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28 February 2012updated 27 Sep 2015 5:36am

Could Democrats create the next Santorum surge?

The ultra-conservative candidate has been fielding votes in Michigan from an unlikely demographic: D

By Samira Shackle

As the Michigan primary approaches, the race between Mitt Romney and Rick Santorum remains tight. So tight, in fact, that Santorum is reaching out to a very unusual demographic indeed for the Republican primaries: Democratic voters.

It is a bizarre tactic; so much so that it was initially speculated that the call was not really paid for by the Santorum campaign, but was an attempt by his opponents to damage him. However, a spokesman has confirmed that the calls were indeed paid for by Santorum, saying that “if we can get the Reagan Democrats in the primary, we can get them in the general.”

 

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What’s most interesting is that it appears to criticise Romney from the left — “we’re not going to let Romney get away with it”, says the robotic voice, criticising Romney for his links to “billionaire bankers”.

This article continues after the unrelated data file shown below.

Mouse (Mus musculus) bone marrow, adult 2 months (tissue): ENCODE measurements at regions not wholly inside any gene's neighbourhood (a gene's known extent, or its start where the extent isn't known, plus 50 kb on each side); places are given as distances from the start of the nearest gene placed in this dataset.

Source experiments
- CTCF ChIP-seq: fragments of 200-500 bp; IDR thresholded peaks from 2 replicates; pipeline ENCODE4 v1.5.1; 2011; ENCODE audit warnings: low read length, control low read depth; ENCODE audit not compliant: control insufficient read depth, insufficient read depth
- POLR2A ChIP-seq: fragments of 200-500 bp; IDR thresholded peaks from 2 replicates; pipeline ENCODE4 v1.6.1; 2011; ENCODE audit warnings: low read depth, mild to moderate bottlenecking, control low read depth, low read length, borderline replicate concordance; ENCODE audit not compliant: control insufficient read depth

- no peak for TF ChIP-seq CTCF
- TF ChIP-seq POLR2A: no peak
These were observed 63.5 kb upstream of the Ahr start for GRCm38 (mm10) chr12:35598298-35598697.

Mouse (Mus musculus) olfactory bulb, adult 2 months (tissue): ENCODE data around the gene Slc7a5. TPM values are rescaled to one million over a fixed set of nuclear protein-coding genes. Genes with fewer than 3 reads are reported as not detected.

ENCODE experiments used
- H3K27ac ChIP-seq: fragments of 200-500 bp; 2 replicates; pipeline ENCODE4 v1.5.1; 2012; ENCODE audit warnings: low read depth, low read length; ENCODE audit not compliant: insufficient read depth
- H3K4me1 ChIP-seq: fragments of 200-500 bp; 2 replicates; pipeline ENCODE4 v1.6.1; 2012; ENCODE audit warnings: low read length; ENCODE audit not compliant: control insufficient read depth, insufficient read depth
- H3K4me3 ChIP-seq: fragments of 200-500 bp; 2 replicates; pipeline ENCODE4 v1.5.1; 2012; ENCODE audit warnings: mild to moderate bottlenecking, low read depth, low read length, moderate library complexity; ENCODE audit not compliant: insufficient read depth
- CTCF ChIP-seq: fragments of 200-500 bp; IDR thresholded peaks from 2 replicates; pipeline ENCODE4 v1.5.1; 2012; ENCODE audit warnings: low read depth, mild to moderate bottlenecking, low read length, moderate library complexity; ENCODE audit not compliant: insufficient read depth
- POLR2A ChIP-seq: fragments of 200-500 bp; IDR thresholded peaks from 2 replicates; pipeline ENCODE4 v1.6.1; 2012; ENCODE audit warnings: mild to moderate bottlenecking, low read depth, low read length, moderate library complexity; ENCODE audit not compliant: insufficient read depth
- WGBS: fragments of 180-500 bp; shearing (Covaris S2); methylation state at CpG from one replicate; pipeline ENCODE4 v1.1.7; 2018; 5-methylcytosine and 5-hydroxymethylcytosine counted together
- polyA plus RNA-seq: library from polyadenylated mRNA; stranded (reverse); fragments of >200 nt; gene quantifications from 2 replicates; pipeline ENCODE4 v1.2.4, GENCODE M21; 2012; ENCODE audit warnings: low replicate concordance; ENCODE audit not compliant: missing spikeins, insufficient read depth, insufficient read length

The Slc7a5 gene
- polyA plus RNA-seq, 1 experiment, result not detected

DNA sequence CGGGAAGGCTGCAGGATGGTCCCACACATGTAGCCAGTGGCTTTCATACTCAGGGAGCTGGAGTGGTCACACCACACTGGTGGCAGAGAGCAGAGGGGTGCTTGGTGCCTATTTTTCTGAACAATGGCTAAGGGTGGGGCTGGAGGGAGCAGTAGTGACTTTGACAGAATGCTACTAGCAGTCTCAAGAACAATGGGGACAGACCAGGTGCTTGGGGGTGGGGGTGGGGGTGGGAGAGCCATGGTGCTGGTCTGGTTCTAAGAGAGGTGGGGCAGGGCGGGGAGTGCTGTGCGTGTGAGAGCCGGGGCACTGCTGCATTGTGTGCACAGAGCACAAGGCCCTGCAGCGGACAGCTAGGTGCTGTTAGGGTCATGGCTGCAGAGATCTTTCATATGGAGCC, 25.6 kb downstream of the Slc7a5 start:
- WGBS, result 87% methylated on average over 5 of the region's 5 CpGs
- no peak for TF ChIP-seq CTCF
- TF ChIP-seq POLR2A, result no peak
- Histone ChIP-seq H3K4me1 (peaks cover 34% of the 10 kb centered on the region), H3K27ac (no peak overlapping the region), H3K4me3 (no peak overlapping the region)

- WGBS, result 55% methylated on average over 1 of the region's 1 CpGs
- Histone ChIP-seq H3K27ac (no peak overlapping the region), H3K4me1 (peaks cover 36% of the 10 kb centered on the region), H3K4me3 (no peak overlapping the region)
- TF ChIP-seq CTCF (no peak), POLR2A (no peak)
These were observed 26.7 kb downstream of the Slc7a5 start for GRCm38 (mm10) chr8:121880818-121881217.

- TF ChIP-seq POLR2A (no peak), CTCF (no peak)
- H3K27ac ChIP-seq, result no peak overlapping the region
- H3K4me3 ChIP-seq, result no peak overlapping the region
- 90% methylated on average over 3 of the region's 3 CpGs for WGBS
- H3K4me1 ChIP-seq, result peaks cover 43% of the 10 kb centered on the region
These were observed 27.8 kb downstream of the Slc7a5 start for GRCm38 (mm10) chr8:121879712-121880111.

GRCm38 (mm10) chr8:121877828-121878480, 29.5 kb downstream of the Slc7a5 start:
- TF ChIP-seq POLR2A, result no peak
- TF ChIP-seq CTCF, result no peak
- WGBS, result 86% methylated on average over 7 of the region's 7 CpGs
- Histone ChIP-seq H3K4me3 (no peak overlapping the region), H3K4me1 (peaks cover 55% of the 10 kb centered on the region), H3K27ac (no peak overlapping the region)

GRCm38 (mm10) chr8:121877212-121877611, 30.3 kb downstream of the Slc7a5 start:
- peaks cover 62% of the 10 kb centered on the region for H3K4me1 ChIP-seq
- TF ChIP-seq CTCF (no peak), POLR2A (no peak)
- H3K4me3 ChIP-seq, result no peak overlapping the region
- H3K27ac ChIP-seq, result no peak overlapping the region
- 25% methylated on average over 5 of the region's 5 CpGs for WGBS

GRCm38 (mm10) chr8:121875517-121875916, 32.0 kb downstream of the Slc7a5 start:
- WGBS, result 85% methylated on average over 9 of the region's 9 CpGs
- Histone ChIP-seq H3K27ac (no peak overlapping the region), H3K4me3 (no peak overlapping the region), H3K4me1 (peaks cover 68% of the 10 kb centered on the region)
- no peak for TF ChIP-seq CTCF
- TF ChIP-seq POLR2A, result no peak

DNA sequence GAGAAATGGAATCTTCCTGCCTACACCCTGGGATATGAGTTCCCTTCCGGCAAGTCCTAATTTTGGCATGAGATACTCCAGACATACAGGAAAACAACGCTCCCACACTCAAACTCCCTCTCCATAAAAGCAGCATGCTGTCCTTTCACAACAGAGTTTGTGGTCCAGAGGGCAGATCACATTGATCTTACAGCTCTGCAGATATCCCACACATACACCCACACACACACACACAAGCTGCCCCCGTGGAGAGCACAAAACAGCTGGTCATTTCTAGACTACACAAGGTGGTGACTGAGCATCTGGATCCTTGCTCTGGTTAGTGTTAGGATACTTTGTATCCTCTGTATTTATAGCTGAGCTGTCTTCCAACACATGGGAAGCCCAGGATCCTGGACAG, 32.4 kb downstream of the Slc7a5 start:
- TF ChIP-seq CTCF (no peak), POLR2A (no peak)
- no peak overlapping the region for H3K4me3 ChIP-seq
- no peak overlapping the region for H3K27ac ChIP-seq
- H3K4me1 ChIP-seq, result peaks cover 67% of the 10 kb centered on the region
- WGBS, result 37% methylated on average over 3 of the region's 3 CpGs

It’s a particularly cynical tactic given that Santorum is, for the most part, much further to the right than Romney, the former Massachusetts governor, and has staked his campaign on the ideological right wing of the GOP.

This is illustrated by the latest ABC News/Washington Post poll, which shows that just 38 per cent of voters who identify themselves as “very” conservative hold a favourable opinion of Romney — down 14 points from last week — while 60 per cent of this group have a positive view of Santorum.

The hard core on the right has proved intransigent in its opposition to Romney, who is a moderate conservative. However, as Alexander Burns notes at Politico, while this latest tactic may help tip the vote Santorum’s way, it might be ultimately counter-productive:

[I]t’s helpful for Romney that the Santorum campaign has acknowledged actively encouraging Democrats to cross party lines and vote against Romney in the primary. That way, if Santorum wins the state by a narrow margin, Romney will be able to argue that it’s because of Democratic sabotage rather than tenacious conservative resistance.

Whether the tactic even helps Santorum to win the vote in the first place remains to be seen tonight.